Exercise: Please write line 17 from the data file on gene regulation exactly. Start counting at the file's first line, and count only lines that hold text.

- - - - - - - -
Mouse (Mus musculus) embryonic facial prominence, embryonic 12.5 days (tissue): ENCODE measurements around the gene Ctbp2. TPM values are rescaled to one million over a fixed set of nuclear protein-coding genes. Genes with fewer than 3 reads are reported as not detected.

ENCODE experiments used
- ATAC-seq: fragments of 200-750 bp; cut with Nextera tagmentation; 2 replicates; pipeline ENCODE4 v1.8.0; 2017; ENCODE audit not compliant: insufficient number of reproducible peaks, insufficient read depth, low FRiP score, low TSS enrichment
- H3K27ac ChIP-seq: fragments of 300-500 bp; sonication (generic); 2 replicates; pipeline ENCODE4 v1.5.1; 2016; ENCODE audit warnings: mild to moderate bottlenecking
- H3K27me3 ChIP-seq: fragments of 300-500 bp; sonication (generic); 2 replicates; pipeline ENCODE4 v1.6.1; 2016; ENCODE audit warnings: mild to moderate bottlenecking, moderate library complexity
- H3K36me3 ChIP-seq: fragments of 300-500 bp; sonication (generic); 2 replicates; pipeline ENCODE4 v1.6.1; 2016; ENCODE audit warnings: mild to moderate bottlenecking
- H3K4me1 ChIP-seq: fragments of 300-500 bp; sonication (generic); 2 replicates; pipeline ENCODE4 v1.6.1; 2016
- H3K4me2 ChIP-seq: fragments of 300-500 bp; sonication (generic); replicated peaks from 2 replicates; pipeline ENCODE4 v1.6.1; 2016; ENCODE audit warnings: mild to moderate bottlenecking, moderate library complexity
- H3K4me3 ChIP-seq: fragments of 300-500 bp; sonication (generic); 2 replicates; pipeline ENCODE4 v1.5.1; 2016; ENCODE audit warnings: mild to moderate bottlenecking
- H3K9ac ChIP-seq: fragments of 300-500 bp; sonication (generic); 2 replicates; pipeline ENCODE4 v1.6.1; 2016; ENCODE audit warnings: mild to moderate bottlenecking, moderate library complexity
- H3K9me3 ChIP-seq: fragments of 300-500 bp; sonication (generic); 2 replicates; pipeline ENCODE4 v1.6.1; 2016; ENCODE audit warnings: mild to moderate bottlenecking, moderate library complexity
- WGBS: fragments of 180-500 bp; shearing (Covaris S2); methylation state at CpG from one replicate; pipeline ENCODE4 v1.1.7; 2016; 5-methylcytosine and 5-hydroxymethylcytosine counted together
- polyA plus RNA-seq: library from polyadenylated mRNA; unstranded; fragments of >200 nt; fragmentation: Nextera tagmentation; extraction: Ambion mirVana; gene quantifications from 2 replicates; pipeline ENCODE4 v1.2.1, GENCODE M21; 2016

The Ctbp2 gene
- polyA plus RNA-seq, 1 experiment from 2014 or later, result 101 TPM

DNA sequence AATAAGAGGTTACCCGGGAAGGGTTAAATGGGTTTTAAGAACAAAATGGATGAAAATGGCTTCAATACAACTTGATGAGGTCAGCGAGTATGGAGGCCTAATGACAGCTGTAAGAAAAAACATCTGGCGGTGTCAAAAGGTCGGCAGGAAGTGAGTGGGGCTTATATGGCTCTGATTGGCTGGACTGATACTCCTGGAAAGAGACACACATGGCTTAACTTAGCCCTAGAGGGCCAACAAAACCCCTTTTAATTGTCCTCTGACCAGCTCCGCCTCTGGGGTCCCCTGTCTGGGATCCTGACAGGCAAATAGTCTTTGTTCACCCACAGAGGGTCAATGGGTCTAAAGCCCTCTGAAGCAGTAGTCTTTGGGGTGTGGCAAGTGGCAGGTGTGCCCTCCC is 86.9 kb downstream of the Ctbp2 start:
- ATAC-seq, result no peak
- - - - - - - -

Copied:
- ATAC-seq, result no peak